Winter Steelhead Riches
A couple of things here.
- It looks like I may have figured out how to load video’s onto the blog. That will probably end badly.
- How the hell did that many steelhead make it past Ryan?
Wow! A really great run of hatchery fish and so far good numbers of wild ones too.
In the last few years I have spent most of December January chasing wild fish because the hatchery returns have been so poor. But this year it was nice to just hang out and have solid days landing good numbers of hatchery fish.
If you didn’t get out, don’t feel bad. No one did. It seems like most folks have given up on this run, and it was pretty quiet.
After Novembers big flood the rivers have been getting dirty with rain a lot more quickly than they used to. And they are staying dirty longer.
It will probably be springer season before we see clear water for weeks in a row.
That plus the weekly monsoons, has kept me from guiding very much recently, but that means I am getting out and fishing more on my own, which has been fun.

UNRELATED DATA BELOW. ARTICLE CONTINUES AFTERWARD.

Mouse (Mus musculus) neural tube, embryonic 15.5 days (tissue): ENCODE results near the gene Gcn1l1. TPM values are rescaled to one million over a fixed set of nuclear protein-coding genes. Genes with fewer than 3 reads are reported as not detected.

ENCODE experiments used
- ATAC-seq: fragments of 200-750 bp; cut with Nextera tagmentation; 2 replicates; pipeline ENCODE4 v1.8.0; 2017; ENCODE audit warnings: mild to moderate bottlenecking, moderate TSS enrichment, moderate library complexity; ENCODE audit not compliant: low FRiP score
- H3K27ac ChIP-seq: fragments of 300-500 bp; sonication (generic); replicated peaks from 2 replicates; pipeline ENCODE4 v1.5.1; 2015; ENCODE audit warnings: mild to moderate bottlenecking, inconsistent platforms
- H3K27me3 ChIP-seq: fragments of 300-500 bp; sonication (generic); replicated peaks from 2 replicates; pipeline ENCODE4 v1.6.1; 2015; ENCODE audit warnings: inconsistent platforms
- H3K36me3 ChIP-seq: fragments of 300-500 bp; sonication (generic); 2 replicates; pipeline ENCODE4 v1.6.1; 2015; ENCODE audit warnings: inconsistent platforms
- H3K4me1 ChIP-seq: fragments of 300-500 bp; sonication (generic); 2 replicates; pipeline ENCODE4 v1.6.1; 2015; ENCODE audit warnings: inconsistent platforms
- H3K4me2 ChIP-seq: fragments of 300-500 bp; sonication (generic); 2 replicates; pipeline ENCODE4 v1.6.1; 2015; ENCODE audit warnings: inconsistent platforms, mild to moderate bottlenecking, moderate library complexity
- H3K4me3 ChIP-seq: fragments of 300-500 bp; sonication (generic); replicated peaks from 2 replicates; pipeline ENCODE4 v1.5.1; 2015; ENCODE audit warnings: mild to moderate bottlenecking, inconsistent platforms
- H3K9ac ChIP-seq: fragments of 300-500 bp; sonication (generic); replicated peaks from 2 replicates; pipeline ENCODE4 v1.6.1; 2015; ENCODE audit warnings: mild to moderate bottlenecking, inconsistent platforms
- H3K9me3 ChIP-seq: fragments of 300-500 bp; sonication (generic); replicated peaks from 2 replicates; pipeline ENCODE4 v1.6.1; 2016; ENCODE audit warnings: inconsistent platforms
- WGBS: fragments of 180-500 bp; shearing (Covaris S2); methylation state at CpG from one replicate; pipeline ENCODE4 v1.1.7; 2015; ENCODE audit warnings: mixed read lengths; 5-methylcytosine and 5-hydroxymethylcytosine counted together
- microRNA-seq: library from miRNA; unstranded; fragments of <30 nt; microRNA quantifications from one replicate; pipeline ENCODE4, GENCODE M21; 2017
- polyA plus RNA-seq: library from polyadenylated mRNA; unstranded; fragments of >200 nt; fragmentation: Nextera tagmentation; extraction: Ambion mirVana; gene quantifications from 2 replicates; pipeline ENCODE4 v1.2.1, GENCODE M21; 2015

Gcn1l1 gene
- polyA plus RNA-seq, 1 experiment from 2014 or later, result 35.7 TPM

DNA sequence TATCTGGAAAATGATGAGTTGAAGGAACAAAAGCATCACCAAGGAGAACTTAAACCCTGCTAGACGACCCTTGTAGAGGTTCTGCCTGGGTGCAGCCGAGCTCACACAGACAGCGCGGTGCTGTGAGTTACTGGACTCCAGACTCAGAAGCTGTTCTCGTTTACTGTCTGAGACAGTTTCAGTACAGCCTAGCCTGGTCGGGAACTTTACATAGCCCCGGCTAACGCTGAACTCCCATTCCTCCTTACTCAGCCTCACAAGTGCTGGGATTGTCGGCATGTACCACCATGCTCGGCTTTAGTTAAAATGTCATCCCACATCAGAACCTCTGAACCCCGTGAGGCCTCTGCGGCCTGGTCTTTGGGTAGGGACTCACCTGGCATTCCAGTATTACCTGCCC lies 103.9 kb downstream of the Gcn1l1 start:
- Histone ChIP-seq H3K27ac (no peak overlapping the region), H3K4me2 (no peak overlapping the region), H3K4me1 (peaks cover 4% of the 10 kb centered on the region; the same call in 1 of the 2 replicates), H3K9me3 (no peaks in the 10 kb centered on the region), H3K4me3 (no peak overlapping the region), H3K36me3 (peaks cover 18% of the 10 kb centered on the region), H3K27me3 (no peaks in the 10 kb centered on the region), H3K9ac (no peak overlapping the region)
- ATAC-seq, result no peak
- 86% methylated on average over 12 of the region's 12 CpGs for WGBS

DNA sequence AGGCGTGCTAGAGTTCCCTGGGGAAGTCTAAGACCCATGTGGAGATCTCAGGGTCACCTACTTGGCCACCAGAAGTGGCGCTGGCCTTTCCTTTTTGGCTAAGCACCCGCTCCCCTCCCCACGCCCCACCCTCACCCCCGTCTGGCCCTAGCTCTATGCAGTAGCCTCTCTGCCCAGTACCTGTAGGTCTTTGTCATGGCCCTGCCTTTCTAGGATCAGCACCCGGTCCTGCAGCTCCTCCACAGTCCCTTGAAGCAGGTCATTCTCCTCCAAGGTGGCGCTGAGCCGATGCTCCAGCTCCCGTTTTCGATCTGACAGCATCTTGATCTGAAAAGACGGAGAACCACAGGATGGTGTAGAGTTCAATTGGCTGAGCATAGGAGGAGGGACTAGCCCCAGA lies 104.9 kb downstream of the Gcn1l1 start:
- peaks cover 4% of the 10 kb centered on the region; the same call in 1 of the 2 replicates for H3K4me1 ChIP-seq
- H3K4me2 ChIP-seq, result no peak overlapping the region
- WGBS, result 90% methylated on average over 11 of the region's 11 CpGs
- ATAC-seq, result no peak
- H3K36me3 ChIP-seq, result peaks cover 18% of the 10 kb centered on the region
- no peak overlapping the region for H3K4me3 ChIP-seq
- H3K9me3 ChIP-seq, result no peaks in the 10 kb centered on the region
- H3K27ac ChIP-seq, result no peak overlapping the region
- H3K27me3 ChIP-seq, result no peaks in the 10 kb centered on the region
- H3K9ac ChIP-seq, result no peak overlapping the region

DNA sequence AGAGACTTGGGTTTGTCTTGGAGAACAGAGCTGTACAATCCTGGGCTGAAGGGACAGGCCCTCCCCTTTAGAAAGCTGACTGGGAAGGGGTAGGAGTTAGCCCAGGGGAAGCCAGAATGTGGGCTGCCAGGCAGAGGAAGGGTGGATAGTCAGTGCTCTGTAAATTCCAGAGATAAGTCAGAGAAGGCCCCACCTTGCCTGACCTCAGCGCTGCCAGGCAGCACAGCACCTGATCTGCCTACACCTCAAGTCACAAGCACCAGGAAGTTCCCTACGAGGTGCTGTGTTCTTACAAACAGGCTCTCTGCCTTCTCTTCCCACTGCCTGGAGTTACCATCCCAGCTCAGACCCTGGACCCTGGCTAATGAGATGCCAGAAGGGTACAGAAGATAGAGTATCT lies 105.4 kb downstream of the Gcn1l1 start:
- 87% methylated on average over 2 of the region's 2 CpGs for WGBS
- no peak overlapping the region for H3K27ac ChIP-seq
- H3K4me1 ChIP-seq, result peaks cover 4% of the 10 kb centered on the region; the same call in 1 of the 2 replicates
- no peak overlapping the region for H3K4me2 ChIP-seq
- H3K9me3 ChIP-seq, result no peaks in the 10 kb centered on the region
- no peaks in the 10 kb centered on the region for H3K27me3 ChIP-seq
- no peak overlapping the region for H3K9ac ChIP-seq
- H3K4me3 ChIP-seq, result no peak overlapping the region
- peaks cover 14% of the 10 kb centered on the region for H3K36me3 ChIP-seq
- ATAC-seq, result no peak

There have been many days this year when I headed out to get in a few hours fishing on a blow out day, only to land an exceptional fish in marginal water.
Cold, rainy, muddy,windy,slippery,the kind of weather only mother nature could love.
And me, a little bit, sometimes it gets so nasty its kind of funny.
Hopefully we can get back to guiding a bit more regularly as January wears on, but if not, I’ll get a chance to catch some more fish.
When I go a while guiding, but not really fishing, I lose a bit of the feel essential to being consistently successful at catching steelhead.
This season I made several short trips on my own just to fish near the hatchery. I picked a few of the less desirable spots so that I could have some time and room to really figure out exactly how those spots fished best.
After a few trips I had learned the snags, and the tiny current seams to the inch, and could get the fly to exactly(I mean exactly, depth, angle,speed, 3/4 of an inch to the left of that rock) where I wanted it on the first cast.
At that point steelhead fishing becomes pretty easy. Because if the fly is moving exactly how they want it, in the exact right spot, they eat it.
Its just getting to that point that presents a challenge. And I guess what I am driving at is that I get a little out of practice. Its nice to brush up from time to time.
It is beautiful out this morning, but its not likely even the uppermost sections of the smallest creeks will be fishing until tomorrow afternoon.
I will be there an hour before they drop in.
Rain Coast Guides